How Digitalization Both Helps and Hinders Patient Communication
The most precious resource in the course of medical treatment is the doctor’s time. This resource, however, is becoming increasingly scarce due to the influx of amounts of data and the increasing effort required to document cases. This focus on data and documentation leaves less and less room for the empathic communication with the patient. Many approaches to solving this problem are concerned with the delegation of so-called non-medical tasks to other personnel, which makes sense for administrative tasks. For medical tasks, however, this leads to a further reduction of the direct contact between the doctor and the patient, instead of intensifying it.
At first glance, it may seem astonishing that the increasing digitalization of medicine could be of service here. Today’s hospital information systems were primarily intended to be management software to facilitate administrative tasks. When the functionality of these systems was extended to include clinical documentation, the needs of physicians and nurses were largely ignored. These programs are therefore confusing and require a considerable amount of time to reach the necessary information. The core focus of the IT department, however, must be that the doctor can get all the necessary data for diagnosis and treatment faster and more efficiently, so that they don’t have to hide behind a computer in front of their patients. The computer should, rather, create space for constructive doctor-patient consultation.
One example of software creating space for doctor-patient interaction is 3D visualization of radiological findings. These three dimensional images can not only create this space, but they can also significantly increase the quality of treatment. For example, many patients routinely come to follow-up on their tumor progression. Up until recently, many individual image series had to be called up from the digital patient file and laboriously compared with one another. Imagine now a 3D image with a time cursor, which, when shifted from left to right, automatically displays the changes over the course of time. Therapies that have taken place during that course of time are also included, in order to better understand changes in the treatment. At a glance, the doctor has more detailed and instantaneous information than available almost everywhere at present. From the perspective of the patient, they lose a little of their anxiety, because the less they are aware of their own illness, the more they feel dependent on the doctor.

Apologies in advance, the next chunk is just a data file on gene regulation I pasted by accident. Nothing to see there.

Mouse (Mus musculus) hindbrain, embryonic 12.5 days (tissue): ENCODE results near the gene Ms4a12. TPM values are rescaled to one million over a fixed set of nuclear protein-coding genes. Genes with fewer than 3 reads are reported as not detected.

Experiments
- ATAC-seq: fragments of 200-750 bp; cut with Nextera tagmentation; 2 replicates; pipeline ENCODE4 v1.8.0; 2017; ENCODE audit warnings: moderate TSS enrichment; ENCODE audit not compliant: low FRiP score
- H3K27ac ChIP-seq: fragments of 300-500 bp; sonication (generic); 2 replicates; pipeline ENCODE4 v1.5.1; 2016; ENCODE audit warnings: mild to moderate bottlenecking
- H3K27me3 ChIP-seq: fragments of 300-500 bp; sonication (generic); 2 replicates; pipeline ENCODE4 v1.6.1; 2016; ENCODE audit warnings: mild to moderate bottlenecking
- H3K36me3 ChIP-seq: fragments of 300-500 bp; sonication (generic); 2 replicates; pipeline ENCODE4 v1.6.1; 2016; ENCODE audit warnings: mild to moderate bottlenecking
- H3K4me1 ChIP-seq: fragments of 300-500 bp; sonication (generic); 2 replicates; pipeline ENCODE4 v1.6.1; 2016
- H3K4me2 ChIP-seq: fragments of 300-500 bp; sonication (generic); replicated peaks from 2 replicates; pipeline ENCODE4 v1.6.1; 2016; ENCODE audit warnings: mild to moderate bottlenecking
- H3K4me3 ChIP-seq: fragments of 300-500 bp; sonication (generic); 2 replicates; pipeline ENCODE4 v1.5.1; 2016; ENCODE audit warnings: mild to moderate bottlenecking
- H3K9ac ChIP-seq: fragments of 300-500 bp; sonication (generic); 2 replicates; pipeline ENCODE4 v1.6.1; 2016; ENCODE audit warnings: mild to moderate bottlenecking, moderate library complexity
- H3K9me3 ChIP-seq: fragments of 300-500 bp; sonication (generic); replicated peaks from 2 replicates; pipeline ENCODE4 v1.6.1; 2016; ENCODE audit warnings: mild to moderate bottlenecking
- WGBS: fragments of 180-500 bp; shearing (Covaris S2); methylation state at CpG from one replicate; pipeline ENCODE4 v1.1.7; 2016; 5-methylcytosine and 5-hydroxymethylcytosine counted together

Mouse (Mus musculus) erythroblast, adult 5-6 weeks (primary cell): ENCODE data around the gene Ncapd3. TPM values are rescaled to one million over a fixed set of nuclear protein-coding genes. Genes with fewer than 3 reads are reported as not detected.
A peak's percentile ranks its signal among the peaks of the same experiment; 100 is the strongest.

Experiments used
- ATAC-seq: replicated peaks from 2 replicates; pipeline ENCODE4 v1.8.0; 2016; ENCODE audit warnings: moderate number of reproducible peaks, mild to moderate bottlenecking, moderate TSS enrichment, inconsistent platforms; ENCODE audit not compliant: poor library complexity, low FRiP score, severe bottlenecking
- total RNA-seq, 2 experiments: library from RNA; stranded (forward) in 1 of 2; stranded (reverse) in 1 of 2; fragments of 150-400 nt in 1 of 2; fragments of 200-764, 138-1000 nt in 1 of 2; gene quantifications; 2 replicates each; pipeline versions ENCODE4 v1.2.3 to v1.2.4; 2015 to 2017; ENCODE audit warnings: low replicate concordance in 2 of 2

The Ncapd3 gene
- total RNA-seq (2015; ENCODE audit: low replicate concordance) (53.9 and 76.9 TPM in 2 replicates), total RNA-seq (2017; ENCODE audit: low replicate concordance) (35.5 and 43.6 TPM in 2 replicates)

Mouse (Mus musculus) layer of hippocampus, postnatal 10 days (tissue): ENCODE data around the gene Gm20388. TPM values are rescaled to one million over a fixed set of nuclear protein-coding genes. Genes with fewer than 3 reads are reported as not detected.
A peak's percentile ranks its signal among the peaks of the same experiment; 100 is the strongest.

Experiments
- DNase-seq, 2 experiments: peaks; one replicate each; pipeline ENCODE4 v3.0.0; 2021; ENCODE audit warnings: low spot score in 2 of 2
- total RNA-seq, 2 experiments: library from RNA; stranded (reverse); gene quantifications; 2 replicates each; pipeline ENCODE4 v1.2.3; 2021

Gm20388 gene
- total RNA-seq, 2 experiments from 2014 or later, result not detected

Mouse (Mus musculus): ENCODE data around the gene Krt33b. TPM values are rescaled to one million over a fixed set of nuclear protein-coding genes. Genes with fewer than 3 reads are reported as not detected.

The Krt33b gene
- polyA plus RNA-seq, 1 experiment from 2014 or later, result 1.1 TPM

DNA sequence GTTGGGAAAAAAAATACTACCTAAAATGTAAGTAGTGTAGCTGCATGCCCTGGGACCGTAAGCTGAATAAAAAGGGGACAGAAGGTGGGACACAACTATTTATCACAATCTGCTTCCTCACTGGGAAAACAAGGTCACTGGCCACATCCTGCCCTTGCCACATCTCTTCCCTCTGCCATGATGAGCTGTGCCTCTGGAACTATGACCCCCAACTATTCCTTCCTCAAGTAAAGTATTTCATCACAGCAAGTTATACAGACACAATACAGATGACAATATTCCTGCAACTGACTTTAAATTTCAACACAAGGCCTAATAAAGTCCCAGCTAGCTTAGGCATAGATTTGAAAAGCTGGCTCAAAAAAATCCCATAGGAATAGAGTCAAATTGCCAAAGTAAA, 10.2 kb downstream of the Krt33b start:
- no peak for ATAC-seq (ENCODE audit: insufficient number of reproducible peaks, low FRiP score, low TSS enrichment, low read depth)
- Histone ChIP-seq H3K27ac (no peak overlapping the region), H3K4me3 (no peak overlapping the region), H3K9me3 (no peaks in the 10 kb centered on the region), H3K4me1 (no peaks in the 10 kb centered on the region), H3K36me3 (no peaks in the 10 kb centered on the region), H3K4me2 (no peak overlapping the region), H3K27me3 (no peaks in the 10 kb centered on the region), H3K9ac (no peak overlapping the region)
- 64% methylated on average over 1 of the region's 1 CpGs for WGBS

In the over two years’ experience that I have with our 3D image viewer, our patients have clearly shown that they are better at understanding what their disease is and how the surgery they are about to have will take place. This reduces their uncertainty, creates confidence and reduces their fear of the unknown. Here, we are already seeing considerable improvement in physician-patient communication.
In the same way, it is also conceivable in the future to depict and understand other findings within a timeframe, for example, pain or paralysis in the course of treatment. I, therefore, see the future of patient consultation with digitally augmented visualization of the results, which makes the information more user-friendly, improves the content of the information, and relieves the physician of tasks that distract from the patient.
About the Author
Professor Veit Braun, MD , is the Head of Neurosurgery at the Jung-Stilling-Krankenhaus in Siegen, Germany. His work focuses on functional neuronavigation, especially relating to tumor resections in the brain, functional restoration of injury to the peripheral nerves and the treatment of aneurysms. He is a member of numerous societies including the German Society for Neurosurgery (Deutschen Gesellschaft für Neurochirurgie) and the German Society for Computer and Robot-assisted Surgery (Deutschen Gesellschaft für Computer- und Roboterassistierte Chirurgie).